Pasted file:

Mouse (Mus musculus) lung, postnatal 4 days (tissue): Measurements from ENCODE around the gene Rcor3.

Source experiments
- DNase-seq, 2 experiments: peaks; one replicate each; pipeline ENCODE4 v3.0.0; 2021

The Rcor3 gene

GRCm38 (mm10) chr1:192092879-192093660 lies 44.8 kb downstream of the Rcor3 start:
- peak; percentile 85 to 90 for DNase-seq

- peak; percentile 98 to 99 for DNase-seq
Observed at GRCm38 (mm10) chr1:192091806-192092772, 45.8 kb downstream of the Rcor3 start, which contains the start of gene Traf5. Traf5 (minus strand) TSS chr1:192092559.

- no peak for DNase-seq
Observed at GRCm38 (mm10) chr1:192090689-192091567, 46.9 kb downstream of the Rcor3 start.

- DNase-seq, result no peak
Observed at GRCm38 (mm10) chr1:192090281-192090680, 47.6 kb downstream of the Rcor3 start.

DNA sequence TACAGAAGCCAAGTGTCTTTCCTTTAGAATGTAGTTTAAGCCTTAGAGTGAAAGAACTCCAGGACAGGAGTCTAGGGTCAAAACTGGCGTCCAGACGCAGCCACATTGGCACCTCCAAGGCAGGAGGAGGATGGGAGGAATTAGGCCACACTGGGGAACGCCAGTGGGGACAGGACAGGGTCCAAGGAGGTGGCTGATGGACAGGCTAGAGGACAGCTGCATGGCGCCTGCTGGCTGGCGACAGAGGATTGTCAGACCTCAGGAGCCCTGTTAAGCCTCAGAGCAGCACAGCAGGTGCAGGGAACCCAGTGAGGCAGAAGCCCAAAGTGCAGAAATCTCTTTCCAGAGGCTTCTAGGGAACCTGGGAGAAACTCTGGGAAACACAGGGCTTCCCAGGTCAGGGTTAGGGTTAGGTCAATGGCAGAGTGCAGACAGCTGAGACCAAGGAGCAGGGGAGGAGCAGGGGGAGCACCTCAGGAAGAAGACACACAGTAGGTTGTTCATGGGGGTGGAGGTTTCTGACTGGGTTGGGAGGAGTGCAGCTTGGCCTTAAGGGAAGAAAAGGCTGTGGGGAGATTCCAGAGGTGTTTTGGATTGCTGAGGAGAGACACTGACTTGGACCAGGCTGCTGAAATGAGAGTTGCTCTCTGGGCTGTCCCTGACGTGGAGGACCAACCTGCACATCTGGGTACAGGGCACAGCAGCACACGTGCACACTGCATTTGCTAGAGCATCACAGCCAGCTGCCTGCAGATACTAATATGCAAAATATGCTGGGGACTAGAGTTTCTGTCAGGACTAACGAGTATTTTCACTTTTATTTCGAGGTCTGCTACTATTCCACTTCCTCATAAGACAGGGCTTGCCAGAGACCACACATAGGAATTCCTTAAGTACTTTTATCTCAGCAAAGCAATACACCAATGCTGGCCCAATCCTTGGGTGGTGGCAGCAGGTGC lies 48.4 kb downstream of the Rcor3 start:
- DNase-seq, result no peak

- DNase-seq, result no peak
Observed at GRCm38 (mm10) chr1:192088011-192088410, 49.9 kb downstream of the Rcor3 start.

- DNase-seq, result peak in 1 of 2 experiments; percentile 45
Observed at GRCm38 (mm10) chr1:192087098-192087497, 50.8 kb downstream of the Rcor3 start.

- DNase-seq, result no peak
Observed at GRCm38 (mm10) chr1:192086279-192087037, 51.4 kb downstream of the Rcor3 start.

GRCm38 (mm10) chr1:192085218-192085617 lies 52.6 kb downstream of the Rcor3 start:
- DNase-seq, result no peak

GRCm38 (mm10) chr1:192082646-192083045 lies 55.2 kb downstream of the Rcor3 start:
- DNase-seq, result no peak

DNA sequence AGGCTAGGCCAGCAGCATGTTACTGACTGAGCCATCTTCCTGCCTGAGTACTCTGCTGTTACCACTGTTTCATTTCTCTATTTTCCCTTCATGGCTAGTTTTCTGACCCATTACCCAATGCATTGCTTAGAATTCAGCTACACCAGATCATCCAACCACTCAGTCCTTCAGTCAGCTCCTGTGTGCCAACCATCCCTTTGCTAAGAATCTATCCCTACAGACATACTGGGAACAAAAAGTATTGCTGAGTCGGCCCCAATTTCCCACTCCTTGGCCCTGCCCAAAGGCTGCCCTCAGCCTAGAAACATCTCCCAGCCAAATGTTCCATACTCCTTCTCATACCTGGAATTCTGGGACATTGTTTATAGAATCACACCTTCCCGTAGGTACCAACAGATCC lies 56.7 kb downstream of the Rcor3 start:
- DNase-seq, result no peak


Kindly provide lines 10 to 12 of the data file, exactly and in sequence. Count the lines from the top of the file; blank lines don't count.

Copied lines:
Observed at GRCm38 (mm10) chr1:192090689-192091567, 46.9 kb downstream of the Rcor3 start.

- DNase-seq, result no peak
Observed at GRCm38 (mm10) chr1:192090281-192090680, 47.6 kb downstream of the Rcor3 start.